Ultimately all the big calls are made by Rob and Diane, and of course, the studio and network weigh in as well, so take this all with a grain of salt as I only know what I was privy to. That said... as I recall, there was a discussion somewhere early in the writing process of the third season about when to expand the story in that way—when to let the world know about zombies. The version of Seattle that you’ll see in Season 4—sort of quarantined from the rest of the country—is something I think Rob and Diane had in mind as a big picture shift from well before Season Three, but there was some debate over whether that should happen sooner or later. In the big picture, I think they’ve always had intentions to expand the scope of our story and of zombies in the world by a major step at the end of each season, so what we talked about in the room was whether this step was too much too soon—i.e. did it leave us enough story to work with going forward. The more we talked about the possibilities of D-Day and its potential implications, the more excited I think the producers got about dropping that bomb when we did. And we had a lot of talks about what the next big step(s) would be in subsequent seasons; without giving anything away, I think we feel pretty comfortable about how much story there is still left to tell.
How does this season change now that zombies are out in the open?
It’s a pretty huge paradigm shift in terms of the bigger plot movements, of the context in which our characters now operate. The core elements of the show will be familiar—murders still happen in Seattle, so Liv and Clive are still investigating cases, and Liv is still eating a different brain and inhabiting a new personality each week. But there are new conflicts and new obstacles for everyone to navigate. Fillmore Graves is now more or less running the city, and obviously, not everyone is happy about that—nor are the citizens who were turned into zombies against their will on D-Day all content to just go along to get along. The city is a bit of a powder keg that becomes increasingly unstable as the season progresses, and as various opposing factions and ideologies converge. And within all of that turmoil, our main characters have to figure out how to navigate their new world order and decide where their loyalties lie.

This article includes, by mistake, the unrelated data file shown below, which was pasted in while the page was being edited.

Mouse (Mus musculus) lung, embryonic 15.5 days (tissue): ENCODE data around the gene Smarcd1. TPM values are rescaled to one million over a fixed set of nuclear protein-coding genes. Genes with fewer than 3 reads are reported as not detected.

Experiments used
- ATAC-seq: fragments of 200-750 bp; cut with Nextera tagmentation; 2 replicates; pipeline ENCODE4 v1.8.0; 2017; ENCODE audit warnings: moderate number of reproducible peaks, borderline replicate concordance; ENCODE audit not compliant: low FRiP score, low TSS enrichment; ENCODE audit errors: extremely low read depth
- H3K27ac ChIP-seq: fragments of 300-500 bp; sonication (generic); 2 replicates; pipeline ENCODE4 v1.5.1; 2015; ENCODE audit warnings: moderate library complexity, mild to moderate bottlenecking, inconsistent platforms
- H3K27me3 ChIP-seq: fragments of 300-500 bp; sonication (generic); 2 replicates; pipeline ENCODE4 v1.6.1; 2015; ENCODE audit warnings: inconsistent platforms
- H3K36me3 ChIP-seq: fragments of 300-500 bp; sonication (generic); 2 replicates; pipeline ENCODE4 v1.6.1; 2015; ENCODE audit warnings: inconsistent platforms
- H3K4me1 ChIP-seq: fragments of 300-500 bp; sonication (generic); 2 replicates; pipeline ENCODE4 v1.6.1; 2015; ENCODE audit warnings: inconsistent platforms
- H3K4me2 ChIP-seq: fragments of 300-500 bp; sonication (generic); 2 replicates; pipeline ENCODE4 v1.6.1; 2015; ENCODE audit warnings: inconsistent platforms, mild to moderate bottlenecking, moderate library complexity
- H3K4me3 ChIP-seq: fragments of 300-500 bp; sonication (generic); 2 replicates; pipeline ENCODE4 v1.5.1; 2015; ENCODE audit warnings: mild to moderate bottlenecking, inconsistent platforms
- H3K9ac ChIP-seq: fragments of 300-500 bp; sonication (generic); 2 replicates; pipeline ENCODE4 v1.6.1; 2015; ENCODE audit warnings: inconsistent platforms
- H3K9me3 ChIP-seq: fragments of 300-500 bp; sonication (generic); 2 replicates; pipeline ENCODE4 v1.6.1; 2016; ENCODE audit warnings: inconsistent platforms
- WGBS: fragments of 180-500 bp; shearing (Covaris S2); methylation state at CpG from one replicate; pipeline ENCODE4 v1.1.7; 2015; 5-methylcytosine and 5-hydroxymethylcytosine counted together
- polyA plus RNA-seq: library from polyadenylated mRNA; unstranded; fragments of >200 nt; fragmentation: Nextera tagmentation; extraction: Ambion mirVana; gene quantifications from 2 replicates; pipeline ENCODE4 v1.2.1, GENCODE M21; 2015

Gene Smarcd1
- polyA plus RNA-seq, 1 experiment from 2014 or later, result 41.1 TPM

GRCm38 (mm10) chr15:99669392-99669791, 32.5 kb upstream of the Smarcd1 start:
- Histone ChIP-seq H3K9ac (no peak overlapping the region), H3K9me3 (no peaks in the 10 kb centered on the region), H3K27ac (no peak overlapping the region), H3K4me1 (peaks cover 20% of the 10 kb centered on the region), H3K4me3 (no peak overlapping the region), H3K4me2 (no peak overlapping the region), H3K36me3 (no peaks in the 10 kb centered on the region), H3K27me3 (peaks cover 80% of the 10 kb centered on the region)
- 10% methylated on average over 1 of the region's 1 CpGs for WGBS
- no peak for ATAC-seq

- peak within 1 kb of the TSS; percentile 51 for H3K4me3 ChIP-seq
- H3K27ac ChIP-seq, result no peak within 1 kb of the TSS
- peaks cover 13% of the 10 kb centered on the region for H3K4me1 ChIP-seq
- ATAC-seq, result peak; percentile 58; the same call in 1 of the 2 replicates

How will Liv's job change now that everyone knows about zombies?
The investigations now have a different tenor, because of all the zombie-human tension in Seattle. The way Clive used to always assume it was the spouse, they now have to consider zombie-related motives and hate crimes in most of their cases. In fact, Fillmore Graves has an investigator of their own that we’ll meet as the season goes on, and there’s a bit of an ongoing jurisdictional (and cultural) battle between him and our heroes.